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New horizons in research funding: Developing junior academics and enhancing research support for humanities and social sciences

The Research Grants Council (RGC) plans to enhance support to junior academic scholars by launching an “Early Career Scheme” with an estimated fund of HK$150 million. The scheme is designed to nurture the development of promising research talents by supporting the research projects of junior scholars at the beginning of their academic career. It is hoped that the scheme will encourage outstanding junior academics to Hong Kong to launch their careers, start up research programs, and strengthen the bond between research and teaching.

RGC Chairman Professor Roland Chin announced the details of the “Early Career Scheme” at a media briefing on 15 February 2011. He explained that the grant each scholar receives will vary depending on the research topic and practical needs of the research, with an estimated average of HK$1 million grant funding being allocated for each project and its educational activities. The scheme will be open for applications starting this August, and the outcome will be available by summer 2012. Application proposals will be reviewed independently by international experts, who will further shortlist up to 5% of the top junior scholars to receive the honorary title of “Early Career Award”.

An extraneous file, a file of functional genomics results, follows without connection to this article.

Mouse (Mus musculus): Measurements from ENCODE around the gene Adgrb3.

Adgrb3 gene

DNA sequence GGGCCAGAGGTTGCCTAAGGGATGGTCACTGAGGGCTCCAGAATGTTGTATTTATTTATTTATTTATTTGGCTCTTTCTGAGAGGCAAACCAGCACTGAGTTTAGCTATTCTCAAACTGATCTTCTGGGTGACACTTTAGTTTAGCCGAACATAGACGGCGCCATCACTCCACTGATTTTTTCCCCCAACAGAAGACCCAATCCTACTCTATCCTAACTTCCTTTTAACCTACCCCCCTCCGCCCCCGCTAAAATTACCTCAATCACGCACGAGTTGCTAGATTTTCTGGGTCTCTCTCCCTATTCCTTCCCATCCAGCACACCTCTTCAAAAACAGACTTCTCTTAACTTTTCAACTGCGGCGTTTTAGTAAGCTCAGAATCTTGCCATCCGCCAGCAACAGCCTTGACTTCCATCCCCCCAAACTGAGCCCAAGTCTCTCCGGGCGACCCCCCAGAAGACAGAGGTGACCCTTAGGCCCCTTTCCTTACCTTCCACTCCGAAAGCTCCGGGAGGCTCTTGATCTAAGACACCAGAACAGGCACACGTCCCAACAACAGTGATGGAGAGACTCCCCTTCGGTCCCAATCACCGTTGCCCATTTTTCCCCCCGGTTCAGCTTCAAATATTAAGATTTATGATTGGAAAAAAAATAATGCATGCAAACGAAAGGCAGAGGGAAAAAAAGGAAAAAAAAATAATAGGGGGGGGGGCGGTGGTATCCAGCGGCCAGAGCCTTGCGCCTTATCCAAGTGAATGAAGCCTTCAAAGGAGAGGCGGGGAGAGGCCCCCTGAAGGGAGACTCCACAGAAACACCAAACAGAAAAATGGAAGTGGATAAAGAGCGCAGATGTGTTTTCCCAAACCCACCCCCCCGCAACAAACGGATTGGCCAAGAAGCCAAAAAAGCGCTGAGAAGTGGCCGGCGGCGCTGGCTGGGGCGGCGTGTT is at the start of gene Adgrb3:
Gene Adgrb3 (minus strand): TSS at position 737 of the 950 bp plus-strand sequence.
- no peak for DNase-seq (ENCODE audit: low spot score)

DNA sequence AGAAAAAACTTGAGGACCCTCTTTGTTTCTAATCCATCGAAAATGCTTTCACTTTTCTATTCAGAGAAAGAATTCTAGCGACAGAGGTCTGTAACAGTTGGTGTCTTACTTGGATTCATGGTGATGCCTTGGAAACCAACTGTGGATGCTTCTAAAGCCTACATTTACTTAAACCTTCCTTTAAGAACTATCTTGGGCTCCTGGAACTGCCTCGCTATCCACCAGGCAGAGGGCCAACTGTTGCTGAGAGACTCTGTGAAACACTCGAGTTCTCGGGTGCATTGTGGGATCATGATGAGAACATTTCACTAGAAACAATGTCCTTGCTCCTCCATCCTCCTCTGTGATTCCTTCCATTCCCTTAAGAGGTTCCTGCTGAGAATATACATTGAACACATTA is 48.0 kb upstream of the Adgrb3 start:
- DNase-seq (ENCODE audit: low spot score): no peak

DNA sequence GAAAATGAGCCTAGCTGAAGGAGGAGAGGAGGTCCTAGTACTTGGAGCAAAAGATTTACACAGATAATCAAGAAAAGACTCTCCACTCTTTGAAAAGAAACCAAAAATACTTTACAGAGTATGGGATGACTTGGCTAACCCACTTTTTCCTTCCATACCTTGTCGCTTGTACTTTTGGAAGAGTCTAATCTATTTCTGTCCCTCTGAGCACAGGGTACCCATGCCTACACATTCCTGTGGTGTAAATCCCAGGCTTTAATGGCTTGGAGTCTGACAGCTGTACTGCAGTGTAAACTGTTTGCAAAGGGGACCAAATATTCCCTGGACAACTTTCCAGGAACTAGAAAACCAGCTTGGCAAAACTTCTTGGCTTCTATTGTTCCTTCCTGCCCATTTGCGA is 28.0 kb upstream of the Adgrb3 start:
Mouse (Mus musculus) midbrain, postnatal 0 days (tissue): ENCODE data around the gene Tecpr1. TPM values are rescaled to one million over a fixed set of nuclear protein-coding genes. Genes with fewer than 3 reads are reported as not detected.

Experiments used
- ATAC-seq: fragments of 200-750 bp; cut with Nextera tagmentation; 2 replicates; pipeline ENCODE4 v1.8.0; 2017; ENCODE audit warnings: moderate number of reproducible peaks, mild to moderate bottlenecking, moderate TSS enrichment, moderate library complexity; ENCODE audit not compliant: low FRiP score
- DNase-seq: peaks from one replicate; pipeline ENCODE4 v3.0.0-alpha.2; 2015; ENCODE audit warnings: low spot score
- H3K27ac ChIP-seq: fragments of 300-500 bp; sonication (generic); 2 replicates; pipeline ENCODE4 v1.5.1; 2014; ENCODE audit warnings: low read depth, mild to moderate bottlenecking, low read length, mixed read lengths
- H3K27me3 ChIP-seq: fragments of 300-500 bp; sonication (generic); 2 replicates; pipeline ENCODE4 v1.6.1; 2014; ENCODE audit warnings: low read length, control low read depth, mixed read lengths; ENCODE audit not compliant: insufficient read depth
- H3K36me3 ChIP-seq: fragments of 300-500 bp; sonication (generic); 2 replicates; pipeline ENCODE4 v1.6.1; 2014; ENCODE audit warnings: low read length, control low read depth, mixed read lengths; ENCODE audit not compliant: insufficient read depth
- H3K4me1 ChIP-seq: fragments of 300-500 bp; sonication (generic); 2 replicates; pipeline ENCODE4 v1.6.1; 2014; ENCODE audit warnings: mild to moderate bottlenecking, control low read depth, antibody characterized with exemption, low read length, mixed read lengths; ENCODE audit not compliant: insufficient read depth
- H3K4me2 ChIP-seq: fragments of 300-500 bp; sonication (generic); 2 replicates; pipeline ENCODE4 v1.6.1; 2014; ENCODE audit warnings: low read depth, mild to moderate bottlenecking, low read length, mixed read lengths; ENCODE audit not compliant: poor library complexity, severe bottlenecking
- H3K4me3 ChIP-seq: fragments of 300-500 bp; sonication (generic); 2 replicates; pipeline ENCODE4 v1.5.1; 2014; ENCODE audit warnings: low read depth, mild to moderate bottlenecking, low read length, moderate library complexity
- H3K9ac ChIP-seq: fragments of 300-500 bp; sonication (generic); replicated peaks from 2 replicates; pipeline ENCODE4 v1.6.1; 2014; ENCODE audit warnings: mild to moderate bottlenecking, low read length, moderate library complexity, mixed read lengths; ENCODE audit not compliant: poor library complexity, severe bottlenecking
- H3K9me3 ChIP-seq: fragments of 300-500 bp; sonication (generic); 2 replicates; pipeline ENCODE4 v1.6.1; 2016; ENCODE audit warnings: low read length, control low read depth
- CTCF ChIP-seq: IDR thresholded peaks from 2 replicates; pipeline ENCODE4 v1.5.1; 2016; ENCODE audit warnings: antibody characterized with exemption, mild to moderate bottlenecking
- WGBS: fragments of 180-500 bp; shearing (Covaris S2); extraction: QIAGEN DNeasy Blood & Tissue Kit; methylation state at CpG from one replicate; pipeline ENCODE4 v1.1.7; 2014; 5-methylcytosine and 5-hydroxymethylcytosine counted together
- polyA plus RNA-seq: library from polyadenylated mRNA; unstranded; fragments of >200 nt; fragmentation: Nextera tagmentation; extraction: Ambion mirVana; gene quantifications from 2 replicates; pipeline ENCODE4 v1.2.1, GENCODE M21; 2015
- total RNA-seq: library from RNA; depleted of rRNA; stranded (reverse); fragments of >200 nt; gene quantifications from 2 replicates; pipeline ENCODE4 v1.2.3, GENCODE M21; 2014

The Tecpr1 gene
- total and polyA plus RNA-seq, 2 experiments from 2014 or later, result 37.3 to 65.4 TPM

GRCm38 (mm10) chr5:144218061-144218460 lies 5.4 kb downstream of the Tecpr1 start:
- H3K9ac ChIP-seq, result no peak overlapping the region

Reorganization of RGC Subject Panels

To improve the effectiveness of the evaluation mechanism, the RGC endorsed the formation of a new subject panel and two sub-panels to assess the applications submitted under various research funding schemes:
(a)  a Business Studies Panel be established under the RGC to replace the Business Studies Sub-Panel;
(b)  the Humanities, Social Sciences and Business Studies Panel be renamed as the Humanities and Social Sciences Panel;
(c)  a Mechanical, Civil & Materials Engineering and System Design Sub-Panel be formed under the
Engineering Panel; and
(d)  an Arts and Humanities Sub-Panel be formed under the Humanities and Social Sciences Panel.

Liquid-based Photovoltaic/ Thermal Cogeneration for Real Building Application

Hong Kong, a modern sub-tropical city, has a great potential of applying solar energy in hot water and electricity cogeneration. Most buildings here are provided with conventional gas/electrical water heaters for serving hot-water supply. According to
the energy end-use data (2010) published by the Hong Kong Government, direct hot water production consumes about 5% of
the total energy use in the city, and 20% when considering only the domestic sector. Since 2005, the Hong Kong Government has
been targeting at 2012, with 1-2% of the territory-wide energy use from renewable energy sources. On the other hand, direct electricity generation from photovoltaic (PV) is more expensive than conventional power generation. The situation is expected to remain for some years.